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Triggering Success: Innovative interventions to Promote Educational Access in India - Research monograph review
The research monograph "Triggering Success: Innovative interventions to Promote Educational Access in India" captures reflective analysis of three educational interventions and four case studies of selected exemplary interventions beamed at deprived children and girls education in remote and inaccessible areas.

The monograph published by Harvard University South Asia Institute, Cambridge, USA, has the reflective reviews titled "Educate a Girl: Educate a Nation" by Alison Bukhari and Saffena Hussain; "Champions: Voices of Girls Studying in Senior Secondary Schools in Telangana" by Shantha Sinha; and "The Champinions Project: Exploring Drivers of Educational Success in College in Rajasthan" by Orla Kelly and Jacqueline Bhabha.

These reflective reviews on girls' education suggest investment into educational reforms and also underscore social factors that undermine the academic success of girls and their achievements. It has been pointed out that there is an urgency of 'ensuring access for the most marginalised and stigmatised groups, including the low caste girls, tribal children, children with disabilities and children living in conflict-affected areas'.

The case studies described in the monograph have been compiled by Jacueline Bhabha and Anisha Gopi which require credit to be given to the chief investigators and authors of the draft report writers of each of the four case studies of the interventions by "M V Foundation"; "White Lotus Trust"; "Ibtabba" and Centre for Unfolding Learning Potentials" respectively.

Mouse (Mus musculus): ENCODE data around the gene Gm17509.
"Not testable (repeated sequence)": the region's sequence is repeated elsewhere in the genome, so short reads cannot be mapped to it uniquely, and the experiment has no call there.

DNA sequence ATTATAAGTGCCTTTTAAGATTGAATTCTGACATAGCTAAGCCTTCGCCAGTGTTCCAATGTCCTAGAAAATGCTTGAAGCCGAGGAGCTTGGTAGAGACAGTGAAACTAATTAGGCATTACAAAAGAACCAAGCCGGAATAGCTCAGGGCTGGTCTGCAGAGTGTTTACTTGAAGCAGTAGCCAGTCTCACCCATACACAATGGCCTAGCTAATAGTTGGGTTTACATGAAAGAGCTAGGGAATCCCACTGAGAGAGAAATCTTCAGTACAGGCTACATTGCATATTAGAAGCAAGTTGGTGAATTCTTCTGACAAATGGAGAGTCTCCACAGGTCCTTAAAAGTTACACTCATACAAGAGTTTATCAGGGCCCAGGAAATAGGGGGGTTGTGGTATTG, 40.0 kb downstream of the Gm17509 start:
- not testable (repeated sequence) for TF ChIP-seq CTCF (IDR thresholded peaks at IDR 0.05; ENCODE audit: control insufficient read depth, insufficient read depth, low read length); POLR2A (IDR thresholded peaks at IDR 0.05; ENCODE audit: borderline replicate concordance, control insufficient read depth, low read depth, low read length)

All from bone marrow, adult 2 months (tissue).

Flipping over the pages shows that editing of the research monograph should have been tight. Moreover, some of the pictures in the monograph seem to be irrelevant and do not have the photo-content analysis referred in the text.

The monograph spread into 287 pages has 137 references as footnotes. The report "Contextualisation of Primary education in small remote schools of Rajasthan" was organised by me and has the most references.

It would have been appropriate if an epilogue had been given the compilers of the monograph for which the support was given by the Tata Trusts. The compilers have welcomed feedback from readers and reviewers to improve and develop further work.

My feedback is that photographs as content of the research work should be scrutinised to make them relevant for the research report instead of just being fillers and research work should be validated with rich reference work.

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